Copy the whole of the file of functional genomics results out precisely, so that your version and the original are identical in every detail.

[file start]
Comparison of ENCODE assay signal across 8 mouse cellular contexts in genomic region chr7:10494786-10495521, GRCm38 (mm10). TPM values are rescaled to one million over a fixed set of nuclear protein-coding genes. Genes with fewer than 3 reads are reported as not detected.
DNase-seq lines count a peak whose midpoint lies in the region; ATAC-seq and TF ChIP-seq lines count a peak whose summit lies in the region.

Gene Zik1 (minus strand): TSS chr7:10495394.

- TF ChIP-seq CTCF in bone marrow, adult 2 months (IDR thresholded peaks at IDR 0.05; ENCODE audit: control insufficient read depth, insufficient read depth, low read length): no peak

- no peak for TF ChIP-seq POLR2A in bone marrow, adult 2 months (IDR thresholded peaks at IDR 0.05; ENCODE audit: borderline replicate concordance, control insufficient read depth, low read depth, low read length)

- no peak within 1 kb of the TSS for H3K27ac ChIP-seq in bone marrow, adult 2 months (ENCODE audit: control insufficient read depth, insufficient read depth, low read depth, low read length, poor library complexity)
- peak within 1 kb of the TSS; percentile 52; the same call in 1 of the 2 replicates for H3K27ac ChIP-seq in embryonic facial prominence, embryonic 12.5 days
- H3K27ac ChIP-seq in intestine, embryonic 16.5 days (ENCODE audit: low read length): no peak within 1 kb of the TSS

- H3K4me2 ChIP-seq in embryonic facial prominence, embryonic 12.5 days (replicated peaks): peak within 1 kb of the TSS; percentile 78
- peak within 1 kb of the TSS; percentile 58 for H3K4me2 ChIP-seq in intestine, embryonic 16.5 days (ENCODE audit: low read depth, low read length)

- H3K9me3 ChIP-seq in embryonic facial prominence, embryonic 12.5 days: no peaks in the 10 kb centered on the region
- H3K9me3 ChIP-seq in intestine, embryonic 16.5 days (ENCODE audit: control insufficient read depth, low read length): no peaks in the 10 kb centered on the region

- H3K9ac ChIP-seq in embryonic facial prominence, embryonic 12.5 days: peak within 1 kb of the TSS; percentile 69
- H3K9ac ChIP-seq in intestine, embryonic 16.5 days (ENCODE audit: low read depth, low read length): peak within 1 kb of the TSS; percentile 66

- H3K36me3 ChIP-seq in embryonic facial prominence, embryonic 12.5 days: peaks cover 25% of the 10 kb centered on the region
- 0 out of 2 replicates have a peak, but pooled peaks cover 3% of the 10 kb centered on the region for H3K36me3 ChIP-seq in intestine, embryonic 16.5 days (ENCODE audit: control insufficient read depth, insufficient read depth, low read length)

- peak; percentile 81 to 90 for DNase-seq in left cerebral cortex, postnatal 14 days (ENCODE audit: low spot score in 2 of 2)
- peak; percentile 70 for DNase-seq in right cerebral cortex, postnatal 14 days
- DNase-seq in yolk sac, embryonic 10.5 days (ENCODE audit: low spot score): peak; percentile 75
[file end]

Comparison of ENCODE assay signal across 8 mouse cellular contexts in genomic region chr7:10494786-10495521, GRCm38 (mm10). TPM values are rescaled to one million over a fixed set of nuclear protein-coding genes. Genes with fewer than 3 reads are reported as not detected.
DNase-seq lines count a peak whose midpoint lies in the region; ATAC-seq and TF ChIP-seq lines count a peak whose summit lies in the region.

Gene Zik1 (minus strand): TSS chr7:10495394.

- TF ChIP-seq CTCF in bone marrow, adult 2 months (IDR thresholded peaks at IDR 0.05; ENCODE audit: control insufficient read depth, insufficient read depth, low read length): no peak

- no peak for TF ChIP-seq POLR2A in bone marrow, adult 2 months (IDR thresholded peaks at IDR 0.05; ENCODE audit: borderline replicate concordance, control insufficient read depth, low read depth, low read length)

- no peak within 1 kb of the TSS for H3K27ac ChIP-seq in bone marrow, adult 2 months (ENCODE audit: control insufficient read depth, insufficient read depth, low read depth, low read length, poor library complexity)
- peak within 1 kb of the TSS; percentile 52; the same call in 1 of the 2 replicates for H3K27ac ChIP-seq in embryonic facial prominence, embryonic 12.5 days
- H3K27ac ChIP-seq in intestine, embryonic 16.5 days (ENCODE audit: low read length): no peak within 1 kb of the TSS

- H3K4me2 ChIP-seq in embryonic facial prominence, embryonic 12.5 days (replicated peaks): peak within 1 kb of the TSS; percentile 78
- peak within 1 kb of the TSS; percentile 58 for H3K4me2 ChIP-seq in intestine, embryonic 16.5 days (ENCODE audit: low read depth, low read length)

- H3K9me3 ChIP-seq in embryonic facial prominence, embryonic 12.5 days: no peaks in the 10 kb centered on the region
- H3K9me3 ChIP-seq in intestine, embryonic 16.5 days (ENCODE audit: control insufficient read depth, low read length): no peaks in the 10 kb centered on the region

- H3K9ac ChIP-seq in embryonic facial prominence, embryonic 12.5 days: peak within 1 kb of the TSS; percentile 69
- H3K9ac ChIP-seq in intestine, embryonic 16.5 days (ENCODE audit: low read depth, low read length): peak within 1 kb of the TSS; percentile 66

- H3K36me3 ChIP-seq in embryonic facial prominence, embryonic 12.5 days: peaks cover 25% of the 10 kb centered on the region
- 0 out of 2 replicates have a peak, but pooled peaks cover 3% of the 10 kb centered on the region for H3K36me3 ChIP-seq in intestine, embryonic 16.5 days (ENCODE audit: control insufficient read depth, insufficient read depth, low read length)

- peak; percentile 81 to 90 for DNase-seq in left cerebral cortex, postnatal 14 days (ENCODE audit: low spot score in 2 of 2)
- peak; percentile 70 for DNase-seq in right cerebral cortex, postnatal 14 days
- DNase-seq in yolk sac, embryonic 10.5 days (ENCODE audit: low spot score): peak; percentile 75